“Make sure there aren’t restrictions that keep you from carrying out your plans, like building a home or subdividing the property for your heirs,” Franklin says. “If it’s close to a city or town, zoning might restrict the types of animals you could have.”
6. Know your surroundings
Check on current and proposed land use on neighboring tracts. Commercial development, intensive livestock operations, oil rigs or traffic noise could affect the property’s use, enjoyment and future sales potential.
“At the very least, I would get in the truck and go see the property rather than just look at an aerial shot,” Tekell says. “On a computer you just can’t hear and see the things you can when you’re there.”
7. Maintain property tax advantages
A special-use valuation—commonly called an ag exemption—can reduce property taxes significantly. Many eligible properties already have one, but you’ll need to reapply after the purchase.
The county appraisal district will ask how you’re managing the land in order to qualify. One way is to keep a current tenant who leases the property for farming or ranching. You could also try your hand at growing hay, managing wildlife, harvesting timber or—if it’s 5–20 acres—keeping bees.
And if you plan to buy or build a home, make sure your lender will let you keep the special-use valuation. That’s not a problem at Farm Credit.
8. Shop insurance rates
If you get financing, you’ll have to insure any structural improvements. Anything in a floodplain also requires flood insurance.
Franklin also encourages insurance for raw land and cash purchases. She recommends hazard insurance, rainfall and pasture insurance for drought-prone areas, and credit life insurance to cover loan debt.
“Life insurance isn’t easy to talk about, but we’ve seen that policy help families hold onto their property after someone passed away,” she says.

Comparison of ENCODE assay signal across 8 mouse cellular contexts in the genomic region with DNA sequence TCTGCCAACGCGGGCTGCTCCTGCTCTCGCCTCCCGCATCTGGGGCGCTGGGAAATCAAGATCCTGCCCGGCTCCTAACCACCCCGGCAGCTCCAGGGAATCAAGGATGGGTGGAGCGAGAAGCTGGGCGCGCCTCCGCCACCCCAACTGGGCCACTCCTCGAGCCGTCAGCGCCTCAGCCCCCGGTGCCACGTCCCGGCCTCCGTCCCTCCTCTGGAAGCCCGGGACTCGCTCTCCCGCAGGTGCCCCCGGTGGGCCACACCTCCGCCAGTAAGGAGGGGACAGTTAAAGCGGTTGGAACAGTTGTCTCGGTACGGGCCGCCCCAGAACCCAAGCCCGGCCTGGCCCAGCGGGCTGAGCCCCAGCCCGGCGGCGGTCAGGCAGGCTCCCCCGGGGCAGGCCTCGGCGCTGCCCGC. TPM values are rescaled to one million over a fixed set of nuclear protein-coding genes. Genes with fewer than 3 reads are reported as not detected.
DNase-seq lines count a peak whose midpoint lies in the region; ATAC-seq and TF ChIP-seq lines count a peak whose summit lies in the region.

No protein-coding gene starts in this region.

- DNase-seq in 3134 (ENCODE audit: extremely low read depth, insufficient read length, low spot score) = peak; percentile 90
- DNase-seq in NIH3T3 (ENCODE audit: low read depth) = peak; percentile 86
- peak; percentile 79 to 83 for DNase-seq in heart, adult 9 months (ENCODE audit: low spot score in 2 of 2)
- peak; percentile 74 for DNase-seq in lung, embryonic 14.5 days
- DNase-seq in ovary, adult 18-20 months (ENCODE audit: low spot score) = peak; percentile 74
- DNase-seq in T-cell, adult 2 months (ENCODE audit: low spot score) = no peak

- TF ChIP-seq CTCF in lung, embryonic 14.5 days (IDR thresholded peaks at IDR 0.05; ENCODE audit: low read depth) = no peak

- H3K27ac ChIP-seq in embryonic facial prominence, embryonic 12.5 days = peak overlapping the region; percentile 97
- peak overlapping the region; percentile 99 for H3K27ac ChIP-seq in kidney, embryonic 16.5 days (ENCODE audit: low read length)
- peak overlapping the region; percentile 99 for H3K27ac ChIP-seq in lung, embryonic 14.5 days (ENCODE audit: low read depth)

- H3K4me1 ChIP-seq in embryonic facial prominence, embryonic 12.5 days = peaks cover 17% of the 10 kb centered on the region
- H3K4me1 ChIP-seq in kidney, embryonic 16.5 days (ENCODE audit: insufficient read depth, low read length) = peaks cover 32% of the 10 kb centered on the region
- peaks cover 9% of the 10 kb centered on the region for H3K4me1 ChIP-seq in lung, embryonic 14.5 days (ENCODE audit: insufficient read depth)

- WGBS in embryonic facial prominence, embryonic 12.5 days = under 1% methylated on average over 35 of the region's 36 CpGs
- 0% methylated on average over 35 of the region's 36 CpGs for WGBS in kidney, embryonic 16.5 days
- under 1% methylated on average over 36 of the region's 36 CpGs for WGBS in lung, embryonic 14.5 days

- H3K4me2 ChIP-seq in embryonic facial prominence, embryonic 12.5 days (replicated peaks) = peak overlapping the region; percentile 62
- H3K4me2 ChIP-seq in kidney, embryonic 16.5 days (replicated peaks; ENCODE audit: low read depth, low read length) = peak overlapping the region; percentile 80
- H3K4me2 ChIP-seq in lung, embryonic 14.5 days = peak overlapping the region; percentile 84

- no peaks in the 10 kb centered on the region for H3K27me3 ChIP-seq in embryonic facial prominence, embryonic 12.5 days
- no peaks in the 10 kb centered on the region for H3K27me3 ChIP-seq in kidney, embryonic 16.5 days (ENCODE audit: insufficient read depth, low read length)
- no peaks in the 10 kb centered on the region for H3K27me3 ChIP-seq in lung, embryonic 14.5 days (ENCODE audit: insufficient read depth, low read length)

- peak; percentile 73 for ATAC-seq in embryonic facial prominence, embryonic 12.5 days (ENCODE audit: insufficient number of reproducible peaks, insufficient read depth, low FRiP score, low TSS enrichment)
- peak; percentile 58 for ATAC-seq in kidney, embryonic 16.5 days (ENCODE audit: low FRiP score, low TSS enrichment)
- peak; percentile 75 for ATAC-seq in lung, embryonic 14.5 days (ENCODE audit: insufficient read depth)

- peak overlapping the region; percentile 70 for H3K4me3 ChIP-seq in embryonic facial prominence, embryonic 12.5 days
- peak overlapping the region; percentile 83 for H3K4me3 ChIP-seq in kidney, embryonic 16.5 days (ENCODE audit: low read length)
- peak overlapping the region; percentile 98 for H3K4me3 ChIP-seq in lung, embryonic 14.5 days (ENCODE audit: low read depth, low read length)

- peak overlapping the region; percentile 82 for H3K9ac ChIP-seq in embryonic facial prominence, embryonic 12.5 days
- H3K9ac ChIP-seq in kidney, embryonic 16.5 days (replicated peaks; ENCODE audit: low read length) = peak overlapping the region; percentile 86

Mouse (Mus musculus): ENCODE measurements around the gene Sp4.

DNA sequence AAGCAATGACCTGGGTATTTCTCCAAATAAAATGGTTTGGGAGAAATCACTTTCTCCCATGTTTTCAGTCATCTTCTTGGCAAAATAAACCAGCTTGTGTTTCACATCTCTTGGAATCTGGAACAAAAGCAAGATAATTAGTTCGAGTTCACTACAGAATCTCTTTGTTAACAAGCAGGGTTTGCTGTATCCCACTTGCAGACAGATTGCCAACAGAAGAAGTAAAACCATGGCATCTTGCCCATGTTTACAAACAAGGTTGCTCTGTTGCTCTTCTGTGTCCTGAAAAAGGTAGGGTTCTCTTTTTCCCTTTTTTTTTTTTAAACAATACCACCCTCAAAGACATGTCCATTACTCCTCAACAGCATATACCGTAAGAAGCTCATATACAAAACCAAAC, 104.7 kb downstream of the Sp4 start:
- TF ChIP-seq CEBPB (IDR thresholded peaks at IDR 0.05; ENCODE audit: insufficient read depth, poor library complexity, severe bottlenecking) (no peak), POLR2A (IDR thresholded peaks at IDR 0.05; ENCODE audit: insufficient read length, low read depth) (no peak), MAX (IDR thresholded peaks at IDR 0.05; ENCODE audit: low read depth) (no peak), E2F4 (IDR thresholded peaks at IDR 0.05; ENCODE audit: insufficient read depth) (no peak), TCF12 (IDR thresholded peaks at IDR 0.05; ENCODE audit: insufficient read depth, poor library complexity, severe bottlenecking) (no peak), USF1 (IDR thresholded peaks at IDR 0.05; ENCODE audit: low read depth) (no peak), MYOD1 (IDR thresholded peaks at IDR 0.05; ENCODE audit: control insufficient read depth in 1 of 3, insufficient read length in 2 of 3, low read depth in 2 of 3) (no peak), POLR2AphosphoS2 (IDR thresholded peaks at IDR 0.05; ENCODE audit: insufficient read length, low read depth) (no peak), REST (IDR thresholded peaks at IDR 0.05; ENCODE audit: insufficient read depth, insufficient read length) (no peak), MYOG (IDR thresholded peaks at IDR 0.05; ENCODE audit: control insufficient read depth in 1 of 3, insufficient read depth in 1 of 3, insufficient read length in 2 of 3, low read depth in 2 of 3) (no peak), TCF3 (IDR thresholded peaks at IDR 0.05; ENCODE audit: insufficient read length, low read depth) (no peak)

Most insurance agencies cover rural homes and outbuildings. Ask your lender and rural real estate agent where to find crop, livestock and pasture insurance.
9. Prepare for financing
Make sure you have a strong credit score, which helps you qualify for financing and faster loan programs. Turn in a loan application and a financial statement or tax returns. And if you’re forming a legal entity like a limited liability corporation or S corporation, have your documents ready well before closing.
“It’s a much smoother, faster process if everything is ready at the same time you’re applying,” Tekell says.
10. Use local experts
Brokers and agents specializing in rural real estate are experts in their local markets. Local rural appraisers understand property’s value, flood risk, water access and much more. And local rural lenders like Farm Credit have loan products specifically for rural property owners.
“I recommend finding people you’re comfortable with who will stick with you beyond that one transaction,” Franklin says. “I know I’m always happy to answer questions new property owners have, like who to contact about building a fence or drilling a water well. That’s where those ongoing relationships are important.”